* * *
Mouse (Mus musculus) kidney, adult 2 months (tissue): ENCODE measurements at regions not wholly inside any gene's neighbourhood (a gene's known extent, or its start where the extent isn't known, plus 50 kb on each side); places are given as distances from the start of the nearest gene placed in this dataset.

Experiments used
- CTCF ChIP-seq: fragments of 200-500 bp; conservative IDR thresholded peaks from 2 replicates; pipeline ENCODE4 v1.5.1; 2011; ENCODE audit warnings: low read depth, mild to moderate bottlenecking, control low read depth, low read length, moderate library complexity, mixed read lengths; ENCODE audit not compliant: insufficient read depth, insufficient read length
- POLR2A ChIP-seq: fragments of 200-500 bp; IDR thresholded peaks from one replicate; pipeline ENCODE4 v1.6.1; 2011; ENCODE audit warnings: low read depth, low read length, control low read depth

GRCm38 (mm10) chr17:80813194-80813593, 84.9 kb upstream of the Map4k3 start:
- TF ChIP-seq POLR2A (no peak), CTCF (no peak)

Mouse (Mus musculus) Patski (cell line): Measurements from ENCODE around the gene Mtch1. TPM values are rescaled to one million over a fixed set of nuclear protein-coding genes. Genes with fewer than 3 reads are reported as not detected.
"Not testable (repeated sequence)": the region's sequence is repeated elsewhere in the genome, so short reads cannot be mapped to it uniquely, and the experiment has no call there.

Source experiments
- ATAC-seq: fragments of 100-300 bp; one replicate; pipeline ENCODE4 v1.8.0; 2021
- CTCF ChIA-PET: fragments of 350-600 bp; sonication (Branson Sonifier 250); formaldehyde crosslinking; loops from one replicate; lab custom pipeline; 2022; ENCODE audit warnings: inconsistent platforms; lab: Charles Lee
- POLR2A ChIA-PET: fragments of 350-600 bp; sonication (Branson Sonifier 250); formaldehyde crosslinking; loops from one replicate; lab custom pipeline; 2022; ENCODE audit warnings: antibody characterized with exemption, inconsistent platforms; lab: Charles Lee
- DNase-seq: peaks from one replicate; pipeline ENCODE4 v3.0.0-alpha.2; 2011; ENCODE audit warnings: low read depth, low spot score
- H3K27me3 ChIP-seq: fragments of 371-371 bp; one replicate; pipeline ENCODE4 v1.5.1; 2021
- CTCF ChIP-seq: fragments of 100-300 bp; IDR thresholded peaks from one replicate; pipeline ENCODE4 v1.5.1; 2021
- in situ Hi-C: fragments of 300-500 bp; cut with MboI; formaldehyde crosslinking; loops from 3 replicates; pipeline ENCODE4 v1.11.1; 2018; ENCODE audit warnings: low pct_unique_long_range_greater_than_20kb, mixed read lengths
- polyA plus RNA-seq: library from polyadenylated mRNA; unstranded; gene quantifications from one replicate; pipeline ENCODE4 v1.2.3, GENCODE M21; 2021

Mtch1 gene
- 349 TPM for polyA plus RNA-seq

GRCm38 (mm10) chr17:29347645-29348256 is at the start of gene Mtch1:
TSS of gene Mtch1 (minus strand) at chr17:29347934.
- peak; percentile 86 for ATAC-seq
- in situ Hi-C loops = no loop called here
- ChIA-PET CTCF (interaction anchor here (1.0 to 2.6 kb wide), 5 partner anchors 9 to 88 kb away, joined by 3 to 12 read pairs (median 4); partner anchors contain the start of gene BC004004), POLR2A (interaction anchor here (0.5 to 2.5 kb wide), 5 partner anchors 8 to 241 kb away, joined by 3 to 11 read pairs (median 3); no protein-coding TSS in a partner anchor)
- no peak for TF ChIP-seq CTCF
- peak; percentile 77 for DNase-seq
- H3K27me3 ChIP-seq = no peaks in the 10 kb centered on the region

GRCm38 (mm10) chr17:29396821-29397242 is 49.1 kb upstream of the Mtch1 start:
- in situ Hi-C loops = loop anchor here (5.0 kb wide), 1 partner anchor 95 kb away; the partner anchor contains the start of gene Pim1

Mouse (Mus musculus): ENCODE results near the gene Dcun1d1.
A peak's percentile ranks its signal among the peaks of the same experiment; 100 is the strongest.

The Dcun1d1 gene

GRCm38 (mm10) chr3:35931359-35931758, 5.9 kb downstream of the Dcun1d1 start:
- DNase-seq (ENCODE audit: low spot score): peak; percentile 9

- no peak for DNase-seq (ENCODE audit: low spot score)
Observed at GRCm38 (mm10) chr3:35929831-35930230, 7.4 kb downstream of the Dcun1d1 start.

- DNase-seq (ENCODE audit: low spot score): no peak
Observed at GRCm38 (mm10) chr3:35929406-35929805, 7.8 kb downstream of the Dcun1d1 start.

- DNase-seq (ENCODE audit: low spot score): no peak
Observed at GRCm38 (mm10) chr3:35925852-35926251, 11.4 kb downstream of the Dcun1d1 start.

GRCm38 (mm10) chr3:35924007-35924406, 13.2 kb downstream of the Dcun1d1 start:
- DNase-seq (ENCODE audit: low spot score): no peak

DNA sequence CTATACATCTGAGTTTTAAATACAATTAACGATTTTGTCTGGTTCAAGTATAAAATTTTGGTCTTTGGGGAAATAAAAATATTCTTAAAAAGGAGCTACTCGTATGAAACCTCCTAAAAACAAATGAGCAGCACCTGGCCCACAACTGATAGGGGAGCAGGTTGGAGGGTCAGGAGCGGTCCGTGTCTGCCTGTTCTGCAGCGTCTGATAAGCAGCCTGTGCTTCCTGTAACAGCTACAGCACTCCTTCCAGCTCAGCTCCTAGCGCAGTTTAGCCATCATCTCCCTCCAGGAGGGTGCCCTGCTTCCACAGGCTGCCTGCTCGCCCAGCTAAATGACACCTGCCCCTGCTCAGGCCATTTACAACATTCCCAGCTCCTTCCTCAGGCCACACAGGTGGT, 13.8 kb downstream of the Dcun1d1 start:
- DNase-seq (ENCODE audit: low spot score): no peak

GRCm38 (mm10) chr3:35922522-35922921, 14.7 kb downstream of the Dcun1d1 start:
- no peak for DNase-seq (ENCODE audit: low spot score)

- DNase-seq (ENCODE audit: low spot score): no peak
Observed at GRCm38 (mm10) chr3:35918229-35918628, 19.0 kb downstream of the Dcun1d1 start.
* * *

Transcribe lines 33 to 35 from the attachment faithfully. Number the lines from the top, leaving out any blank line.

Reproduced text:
GRCm38 (mm10) chr3:35931359-35931758, 5.9 kb downstream of the Dcun1d1 start:
- DNase-seq (ENCODE audit: low spot score): peak; percentile 9

- no peak for DNase-seq (ENCODE audit: low spot score)